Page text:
To find out more about Froma Harrop, and read features by other Creators Syndicate writers and cartoonists, visit the Creators Syndicate web page at www.creators.com.

COPYRIGHT 2009 THE PROVIDENCE JOURNAL CO.

DISTRIBUTED BY CREATORS SYNDICATE, INC.

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Comments

2 Comments | Post Comment
This is such a racist column. How about taking into consideration the needs of all Americans, and not just Hispanics? Why are Democrats determined to divide America along racial lines? Why make a stupid housing bill a matter of race? Why make the implication that opposing the housing bill is racist? Why associate the Democrat party with such blatant racism?
Comment: #1
Posted by: JohnJ
Fri Feb 20, 2009 11:12 AM
I very much enjoy reading your columns. You are so often right to the point on any issue you tackle. Your column about the unscrupulous lenders struck a chord today. I live in Arizona, which is a challenge on so many levels. I was born, raised, and raised my family in the Metro Chicago area. We have lived in a few other places, but this has been the strangest experience. I feel like I live in a third world state, seriously. Below is a letter to the editor that I am sending in. Of course it won't get published, but I will have gotten it out of my system. We moved here thinking that the diverse culture would be exciting and adventurous. Instead, it has been a huge disappointment. We have also lived in Santa Fe - they do not seem to have the same problems - what a surprise!

Keep writing!! There are a few of us who do read your columns.

"As usual, on Sunday my husband and I have a leisurely morning, drinking coffee and reading the Sunday Arizona Republic. This Sunday, February 22, 2009, I was struck, but not surprised, by the column by Froma Harrop in the “Viewpoints” section. She wrote about how the real story of the foreclosure problem was with the unscrupulous lenders who saw pay dirt in the unsuspecting Latino community. They were told they could afford to own a home, but weren't necessarily educated enough to understand the terms of the loan. Further, those same lenders passed off sub-prime loans to persons, Latino, Anglo and African American, who would have qualified for mainstream loans.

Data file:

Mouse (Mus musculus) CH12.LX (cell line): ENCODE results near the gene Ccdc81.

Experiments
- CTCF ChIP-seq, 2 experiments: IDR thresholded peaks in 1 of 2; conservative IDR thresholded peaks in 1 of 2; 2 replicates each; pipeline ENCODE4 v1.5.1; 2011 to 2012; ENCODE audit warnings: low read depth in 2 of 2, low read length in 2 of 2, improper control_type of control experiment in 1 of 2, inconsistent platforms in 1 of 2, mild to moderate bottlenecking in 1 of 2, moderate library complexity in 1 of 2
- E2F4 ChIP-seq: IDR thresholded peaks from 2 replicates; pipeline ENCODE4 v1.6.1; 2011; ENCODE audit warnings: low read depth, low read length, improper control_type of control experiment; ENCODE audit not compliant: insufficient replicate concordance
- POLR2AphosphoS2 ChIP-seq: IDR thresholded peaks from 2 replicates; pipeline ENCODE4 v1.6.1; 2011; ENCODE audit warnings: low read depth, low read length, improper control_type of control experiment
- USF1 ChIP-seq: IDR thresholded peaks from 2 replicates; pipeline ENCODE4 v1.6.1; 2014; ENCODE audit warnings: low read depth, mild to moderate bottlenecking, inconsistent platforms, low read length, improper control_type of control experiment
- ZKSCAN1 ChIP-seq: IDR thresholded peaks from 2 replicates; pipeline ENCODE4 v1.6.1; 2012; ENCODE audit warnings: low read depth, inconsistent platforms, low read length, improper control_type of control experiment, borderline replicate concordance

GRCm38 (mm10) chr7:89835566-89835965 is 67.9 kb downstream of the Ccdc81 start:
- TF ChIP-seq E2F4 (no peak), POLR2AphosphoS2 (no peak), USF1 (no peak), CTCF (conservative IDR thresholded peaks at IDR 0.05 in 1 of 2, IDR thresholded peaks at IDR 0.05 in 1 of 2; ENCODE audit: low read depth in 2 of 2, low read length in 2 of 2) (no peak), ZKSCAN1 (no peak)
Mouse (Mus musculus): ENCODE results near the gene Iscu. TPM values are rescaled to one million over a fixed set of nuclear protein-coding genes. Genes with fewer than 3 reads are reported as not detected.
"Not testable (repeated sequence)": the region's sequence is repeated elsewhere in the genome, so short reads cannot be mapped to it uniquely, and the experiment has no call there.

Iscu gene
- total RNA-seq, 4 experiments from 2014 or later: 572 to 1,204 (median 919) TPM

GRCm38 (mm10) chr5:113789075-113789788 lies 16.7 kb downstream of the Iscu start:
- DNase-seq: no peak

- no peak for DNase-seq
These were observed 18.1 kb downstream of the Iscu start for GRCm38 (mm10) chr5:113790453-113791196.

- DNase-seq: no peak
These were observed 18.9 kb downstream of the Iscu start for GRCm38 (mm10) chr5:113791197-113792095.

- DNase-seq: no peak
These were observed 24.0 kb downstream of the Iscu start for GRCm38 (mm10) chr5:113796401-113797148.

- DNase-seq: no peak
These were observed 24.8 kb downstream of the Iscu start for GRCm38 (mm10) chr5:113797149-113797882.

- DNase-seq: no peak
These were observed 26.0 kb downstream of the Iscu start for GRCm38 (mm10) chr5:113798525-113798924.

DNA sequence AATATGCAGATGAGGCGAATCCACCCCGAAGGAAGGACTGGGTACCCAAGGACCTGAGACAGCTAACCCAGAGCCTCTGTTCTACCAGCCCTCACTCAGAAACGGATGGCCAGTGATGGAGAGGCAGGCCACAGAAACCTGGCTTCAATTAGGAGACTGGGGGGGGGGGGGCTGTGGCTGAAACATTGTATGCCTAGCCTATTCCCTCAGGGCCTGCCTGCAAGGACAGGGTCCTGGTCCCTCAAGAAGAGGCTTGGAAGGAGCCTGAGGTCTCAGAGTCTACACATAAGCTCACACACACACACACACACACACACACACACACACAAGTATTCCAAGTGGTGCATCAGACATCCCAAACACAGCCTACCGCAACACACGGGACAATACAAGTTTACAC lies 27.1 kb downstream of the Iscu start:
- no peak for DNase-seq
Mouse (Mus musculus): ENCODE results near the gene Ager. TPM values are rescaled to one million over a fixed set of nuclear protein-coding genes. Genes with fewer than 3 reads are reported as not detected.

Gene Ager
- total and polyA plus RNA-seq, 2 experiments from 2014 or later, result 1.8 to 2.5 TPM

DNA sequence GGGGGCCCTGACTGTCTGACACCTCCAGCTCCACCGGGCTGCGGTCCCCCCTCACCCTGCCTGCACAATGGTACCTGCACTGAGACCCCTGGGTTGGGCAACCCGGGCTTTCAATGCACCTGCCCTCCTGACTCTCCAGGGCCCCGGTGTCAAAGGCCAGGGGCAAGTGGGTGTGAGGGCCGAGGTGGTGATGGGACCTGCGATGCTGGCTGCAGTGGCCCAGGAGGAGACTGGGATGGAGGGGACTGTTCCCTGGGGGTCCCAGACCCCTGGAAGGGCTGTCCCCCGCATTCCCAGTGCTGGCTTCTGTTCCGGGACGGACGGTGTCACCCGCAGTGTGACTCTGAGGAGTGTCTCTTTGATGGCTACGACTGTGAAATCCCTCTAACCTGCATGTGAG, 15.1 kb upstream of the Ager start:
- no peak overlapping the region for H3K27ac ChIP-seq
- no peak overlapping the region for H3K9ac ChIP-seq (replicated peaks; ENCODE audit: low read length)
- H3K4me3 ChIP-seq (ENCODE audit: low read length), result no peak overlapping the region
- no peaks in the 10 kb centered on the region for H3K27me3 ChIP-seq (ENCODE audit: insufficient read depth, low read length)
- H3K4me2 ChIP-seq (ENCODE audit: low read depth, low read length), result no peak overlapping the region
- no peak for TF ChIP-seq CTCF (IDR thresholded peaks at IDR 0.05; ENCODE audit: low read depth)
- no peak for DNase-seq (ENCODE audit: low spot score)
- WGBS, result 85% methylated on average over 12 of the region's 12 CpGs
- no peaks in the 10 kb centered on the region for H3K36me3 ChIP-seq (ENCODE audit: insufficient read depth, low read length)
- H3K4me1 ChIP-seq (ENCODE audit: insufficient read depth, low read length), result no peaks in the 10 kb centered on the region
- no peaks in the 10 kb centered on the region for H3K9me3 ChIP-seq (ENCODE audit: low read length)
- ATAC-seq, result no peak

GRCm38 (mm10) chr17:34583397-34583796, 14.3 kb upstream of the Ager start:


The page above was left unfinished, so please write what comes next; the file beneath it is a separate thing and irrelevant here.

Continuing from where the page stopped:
I point this out because I also actually read the daily paper. The number of letters complaining about the housing bailout and how come they have to help irresponsible home buyers is somehow unfair to them, is overwhelming. I am not that old, but I always thought we lived in a country that helped those who were in need, on any level. Especially here in Arizona, I see so much anger and enmity toward those in need, it makes me beyond angry. And the crowd of “What's in it for me?”, grows exponentially each day. Letter after letter complains of things here – politics, services, speed cameras/no speed cameras, “NIMBY” issues. The list is endless.

So, I have an idea. CAN WE ALL JUST GROW UP? I have lived in a few places, but this place, Arizona, takes the cake for selfishness, greed, and, bottom line, racism. We're 49th in education ranking – are you proud of that? Unlike other border states, we seem to be unable to get a handle on any kind of rational solution. We encourage developers to go crazy and then gripe about the blight that surrounds us. Then, we blame the people who were duped by crooks, and complain that “we” will have to help pay their mortgages, because they went out and bought SUVs and what not. Seriously…??

As President Obama said, during his campaign, “Enough!”
Comment: #2
Posted by: Marsha Welch
Sun Feb 22, 2009 11:20 AM